Coming to an ambulance near you

by Lee Elder 2 Replies latest watchtower medical

  • Lee Elder
    Lee Elder

    Treatment to Begin with PolyHemer at the Scene of Injury

    --Company to Host Conference Call Today--

    EVANSTON, IL-March 5, 2003- Northfield Laboratories Inc. (Nasdaq:
    NFLD) announced today that it has received clearance from the U.S.
    Food and Drug Administration (FDA) to proceed with its pivotal Phase
    III prehospital trial with PolyHemer, the Company's oxygen-carrying
    blood substitute. Successful completion of the proposed trial could
    form the basis for product approval and licensure to market PolyHeme.

    "This is a gratifying day for Northfield. The clinical trial we
    proposed is unprecedented in its scope, design, and setting," said
    Steven A. Gould, M.D., Chairman and Chief Executive Officer of
    Northfield. "This favorable response represents a seminal
    achievement in our efforts to develop PolyHeme as the first blood
    substitute to be approved for use in urgent blood loss when blood is
    not immediately available."

    The trial is designed to assess the safety and efficacy of PolyHeme
    in improving survival when used to treat severely injured and
    bleeding trauma patients beginning at the scene of injury and
    continuing during ambulance transport to the hospital. Northfield
    anticipates that approximately 20 Level I trauma centers throughout
    the United States will eventually participate in the PolyHeme trial,
    with an expected enrollment of about 700 patients.
    Because the patients eligible for the study are unlikely to be able
    to provide consent due to the extent and nature of their injuries,
    the trial will be conducted under federal regulations that allow
    clinical research in emergency settings using an exception from the
    requirement for informed consent.

    "This landmark trial would not be possible without the important data
    from our recently published experience documenting the life-
    sustaining capability of PolyHeme in the hospital setting in trauma
    patients who participated in those trials," Dr. Gould said. "We look
    forward to completing the many organizational and procedural details
    that are required under the regulations before patient enrollment can

    Clinical trials at each study site are overseen by a local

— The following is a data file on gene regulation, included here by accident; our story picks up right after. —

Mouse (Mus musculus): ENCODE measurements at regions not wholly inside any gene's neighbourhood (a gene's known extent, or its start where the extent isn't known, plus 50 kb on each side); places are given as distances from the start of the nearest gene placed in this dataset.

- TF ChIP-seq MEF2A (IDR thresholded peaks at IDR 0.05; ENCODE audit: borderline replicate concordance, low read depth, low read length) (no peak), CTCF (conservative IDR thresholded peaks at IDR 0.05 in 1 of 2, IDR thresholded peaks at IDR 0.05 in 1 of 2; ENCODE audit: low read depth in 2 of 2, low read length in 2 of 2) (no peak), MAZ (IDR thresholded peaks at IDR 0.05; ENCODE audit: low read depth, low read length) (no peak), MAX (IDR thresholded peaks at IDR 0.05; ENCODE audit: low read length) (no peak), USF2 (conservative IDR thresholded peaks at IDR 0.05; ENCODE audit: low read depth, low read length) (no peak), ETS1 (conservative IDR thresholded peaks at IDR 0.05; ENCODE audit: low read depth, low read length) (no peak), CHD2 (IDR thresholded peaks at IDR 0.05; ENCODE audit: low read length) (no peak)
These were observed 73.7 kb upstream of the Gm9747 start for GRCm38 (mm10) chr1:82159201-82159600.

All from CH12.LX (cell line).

Institutional Review Board (IRB). The IRB is an independent body
    composed of medical, scientific, and nonscientific members, whose
    responsibility is to ensure the protection of the rights, safety, and
    well-being of patients enrolled in clinical trials. The traditional
    IRB approval of a clinical trial includes a requirement that informed
    consent be obtained from patients before enrollment can occur. Under
    the current regulations, the IRB responsible for the review, approval
    and continuing monitoring of a clinical trial may give approval for
    patient enrollment in trials in emergency situations without
    requiring informed consent provided specific criteria are met. The
    patients must be in a life-threatening situation, and the
    experimental therapy being evaluated must offer patients the
    potential for direct clinical benefit in the form of increased
    survival. Before enrollment can begin, the regulations require
    public disclosure of information about the trial, including the
    potential risks and expected benefits. Consultation must also occur
    with representatives of the community where the study will be
    conducted and from which the study population will be drawn. The
    process is individualized and must be tailored to the specific
    community and patient population involved. The length of time for
    IRB review and community consultation at each site may therefore vary

    "We have begun to work on these tasks, and are benefiting from our